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Member Since 06 Feb 2011
Offline Last Active Today, 03:01 AM

Posts I've Made

In Topic: Compiling and using shaders

Yesterday, 04:30 PM

I am not sure what you mean? If just talking about the compiling and loading of a shader.


Pre-compiled shaders:

  1. Creating shaders in VS2013 by adding a new item, Visual C++ -> HLSL then picking the type of shader I want.
  2. These will compile to .cso files
  3. Loading the .cso file into memory
  4. Using ID3D11Device::CreateVertexShader etc. to turn that loaded cso file into one of the shader objects such as ID3D11VertexShader.

Runtime-compiled shaders:

  1. Get/load your shader code
  2. Use D3DCompile or D3DCompile2 to compile the shader to byte code (the same as the .cso file)
  3. Use ID3D11Device::CreateVertexShader etc. to create your shader object.


By global variables I guess you means constants (ID3D11Context::VSSetConstantBuffers etc.)?  In which case the constants for each type of shader exist separately from whatever the current shader is. If you change shaders and have different constants, you need to set them again.


If you are using the effects system, use D3DX11CreateEffectFromMemory instead of the CreateVertexShader etc. I understand that ID3D11XEffectPass will call all the individual ID3D11Context:: set methods automatically, including putting the effects variables back as the GPU's active constants/variables/globals.

In Topic: Current options for dynamic 3D lighting in a dynamic world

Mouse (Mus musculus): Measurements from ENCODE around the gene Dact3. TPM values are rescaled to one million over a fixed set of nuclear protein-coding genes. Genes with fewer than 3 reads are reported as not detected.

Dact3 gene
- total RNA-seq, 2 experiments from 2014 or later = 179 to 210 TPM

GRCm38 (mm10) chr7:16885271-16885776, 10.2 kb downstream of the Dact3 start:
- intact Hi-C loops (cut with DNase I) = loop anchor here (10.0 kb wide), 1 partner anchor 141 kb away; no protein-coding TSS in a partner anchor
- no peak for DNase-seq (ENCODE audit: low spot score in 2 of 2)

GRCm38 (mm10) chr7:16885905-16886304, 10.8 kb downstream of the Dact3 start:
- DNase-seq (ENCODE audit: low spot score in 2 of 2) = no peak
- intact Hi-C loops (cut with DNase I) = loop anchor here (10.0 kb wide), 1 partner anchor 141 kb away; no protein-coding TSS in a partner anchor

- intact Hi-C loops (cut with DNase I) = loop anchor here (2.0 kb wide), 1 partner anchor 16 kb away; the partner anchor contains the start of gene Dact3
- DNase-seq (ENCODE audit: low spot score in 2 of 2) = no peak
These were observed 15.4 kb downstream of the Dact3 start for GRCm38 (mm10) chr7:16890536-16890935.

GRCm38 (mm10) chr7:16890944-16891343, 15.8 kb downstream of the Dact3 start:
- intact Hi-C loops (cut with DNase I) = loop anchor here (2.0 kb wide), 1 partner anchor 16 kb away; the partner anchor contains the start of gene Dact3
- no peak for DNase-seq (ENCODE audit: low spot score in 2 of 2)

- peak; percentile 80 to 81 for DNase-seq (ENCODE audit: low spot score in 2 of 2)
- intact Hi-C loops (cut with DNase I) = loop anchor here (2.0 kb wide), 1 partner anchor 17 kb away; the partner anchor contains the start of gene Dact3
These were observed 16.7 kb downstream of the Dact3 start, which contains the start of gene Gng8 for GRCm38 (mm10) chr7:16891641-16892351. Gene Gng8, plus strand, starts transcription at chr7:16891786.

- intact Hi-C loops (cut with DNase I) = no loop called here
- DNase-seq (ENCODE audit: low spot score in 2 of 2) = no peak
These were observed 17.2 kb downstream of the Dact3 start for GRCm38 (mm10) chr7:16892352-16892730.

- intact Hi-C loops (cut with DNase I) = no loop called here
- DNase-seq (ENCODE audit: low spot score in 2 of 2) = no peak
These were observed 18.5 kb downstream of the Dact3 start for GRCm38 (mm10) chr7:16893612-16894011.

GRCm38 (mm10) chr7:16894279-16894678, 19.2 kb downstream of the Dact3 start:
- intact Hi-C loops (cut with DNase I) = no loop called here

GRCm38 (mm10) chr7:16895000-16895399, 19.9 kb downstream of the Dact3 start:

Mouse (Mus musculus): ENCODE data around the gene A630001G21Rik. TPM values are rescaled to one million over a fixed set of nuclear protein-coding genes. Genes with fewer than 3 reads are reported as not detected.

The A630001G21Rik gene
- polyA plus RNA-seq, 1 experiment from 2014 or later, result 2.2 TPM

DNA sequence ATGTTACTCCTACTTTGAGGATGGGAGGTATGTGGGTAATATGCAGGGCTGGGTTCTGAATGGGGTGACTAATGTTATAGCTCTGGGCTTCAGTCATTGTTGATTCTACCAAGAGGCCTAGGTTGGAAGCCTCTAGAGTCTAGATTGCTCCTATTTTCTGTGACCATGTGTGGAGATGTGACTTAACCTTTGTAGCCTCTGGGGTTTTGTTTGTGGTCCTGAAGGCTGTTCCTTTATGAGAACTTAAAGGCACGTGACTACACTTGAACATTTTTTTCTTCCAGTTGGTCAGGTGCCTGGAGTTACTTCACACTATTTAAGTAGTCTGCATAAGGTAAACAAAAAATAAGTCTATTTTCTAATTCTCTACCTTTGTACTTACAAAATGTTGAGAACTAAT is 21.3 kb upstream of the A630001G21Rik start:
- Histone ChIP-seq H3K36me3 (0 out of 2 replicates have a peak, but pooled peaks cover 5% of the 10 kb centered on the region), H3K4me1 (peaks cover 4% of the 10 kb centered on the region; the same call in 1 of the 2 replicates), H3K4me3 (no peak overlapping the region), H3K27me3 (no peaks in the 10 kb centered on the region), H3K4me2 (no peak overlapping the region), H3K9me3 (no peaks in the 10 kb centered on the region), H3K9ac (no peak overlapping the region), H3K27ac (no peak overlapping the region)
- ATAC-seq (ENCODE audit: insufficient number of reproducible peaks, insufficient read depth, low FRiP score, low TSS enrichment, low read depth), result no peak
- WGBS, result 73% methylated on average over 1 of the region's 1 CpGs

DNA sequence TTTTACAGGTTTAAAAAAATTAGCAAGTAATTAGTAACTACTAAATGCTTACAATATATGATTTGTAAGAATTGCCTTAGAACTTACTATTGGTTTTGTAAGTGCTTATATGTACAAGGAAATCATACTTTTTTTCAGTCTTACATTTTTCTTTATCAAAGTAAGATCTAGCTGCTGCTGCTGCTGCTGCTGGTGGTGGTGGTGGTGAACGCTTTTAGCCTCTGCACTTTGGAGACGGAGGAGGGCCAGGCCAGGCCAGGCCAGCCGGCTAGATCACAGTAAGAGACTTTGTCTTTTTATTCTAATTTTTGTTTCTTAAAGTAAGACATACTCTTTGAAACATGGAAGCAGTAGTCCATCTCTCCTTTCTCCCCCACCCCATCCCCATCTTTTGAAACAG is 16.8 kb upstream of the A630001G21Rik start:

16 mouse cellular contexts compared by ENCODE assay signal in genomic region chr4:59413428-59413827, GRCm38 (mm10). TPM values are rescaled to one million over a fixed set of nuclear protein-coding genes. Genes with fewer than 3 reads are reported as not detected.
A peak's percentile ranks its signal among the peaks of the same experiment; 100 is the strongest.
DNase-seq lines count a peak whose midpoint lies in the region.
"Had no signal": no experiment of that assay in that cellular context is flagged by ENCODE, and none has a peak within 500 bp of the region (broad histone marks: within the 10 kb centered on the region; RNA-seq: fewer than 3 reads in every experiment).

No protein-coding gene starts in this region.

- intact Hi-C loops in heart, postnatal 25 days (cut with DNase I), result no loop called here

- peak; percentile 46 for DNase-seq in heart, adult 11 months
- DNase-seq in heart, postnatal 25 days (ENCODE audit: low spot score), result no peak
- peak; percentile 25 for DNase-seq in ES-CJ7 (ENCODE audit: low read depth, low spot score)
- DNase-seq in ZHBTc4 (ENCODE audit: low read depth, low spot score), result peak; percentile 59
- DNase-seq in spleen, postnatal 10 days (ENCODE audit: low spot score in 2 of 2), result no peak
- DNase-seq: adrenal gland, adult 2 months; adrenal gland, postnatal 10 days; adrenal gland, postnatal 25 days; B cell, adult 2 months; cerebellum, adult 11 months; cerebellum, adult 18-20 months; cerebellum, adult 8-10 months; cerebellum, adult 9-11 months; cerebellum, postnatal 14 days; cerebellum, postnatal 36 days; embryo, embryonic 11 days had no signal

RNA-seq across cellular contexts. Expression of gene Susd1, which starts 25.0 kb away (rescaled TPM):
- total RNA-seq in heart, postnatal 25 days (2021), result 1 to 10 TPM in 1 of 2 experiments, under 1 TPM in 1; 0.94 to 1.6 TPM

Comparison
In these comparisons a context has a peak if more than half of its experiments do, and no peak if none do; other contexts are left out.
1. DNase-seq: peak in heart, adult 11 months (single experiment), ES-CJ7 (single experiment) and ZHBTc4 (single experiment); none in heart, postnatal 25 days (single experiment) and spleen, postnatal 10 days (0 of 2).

Yesterday, 05:15 AM

Well I don't render a voxel scene directly, each region of the scene gets turned into a triangle (currently list) mesh for each surface material present, allthough that does require a lot more draw calls for non-visible triangles than Ive got with say a BSP scene (allthough I have not tried, I assume then further processing my mesh into a BSP or such is not practical, given how long it used to take with Gold Source and Source maps even without the lighting compile step, and rooms designed to be friendly with that step so they didnt fragment into 1000's of pieces).


So would that be basically using the traditional shadow maps possibly with the cascading thing to get higher resolutions near the camera or somthing more advanced than those (I didn't see a name for a lighting method in your post)?


I have done shadow maps before with forward rendering, but lavk of indirect lighting proved to be a big problem, which I had to work around with carefully picked and scene dependent ambient values and fake light sources (e.g. putting a fairly dim point light just inside the window). I have also done just simple pixel or vertex lighting, but that only uses the light source and vertex/pixel normal, so no shadows at all.

In Topic: Anyone Actually Releasing Games Using Assets From Marketplace Models?

31 August 2014 - 05:10 PM

Lots of games now have character editors that do a pretty good job (The Sims, Saints Row The Third, Eve Online, Dragon Age, to name a few Ive very recently used), so I guess there's at least the information needed to implement, if not tools & libraries to do it. Then all you need from any kind of asset store is a good selection of content to choose from in the way of hair models, cloths and accessories. I wouldn't take any character models entirely, and certainly never for any character that isn't just there in the background to populate an area.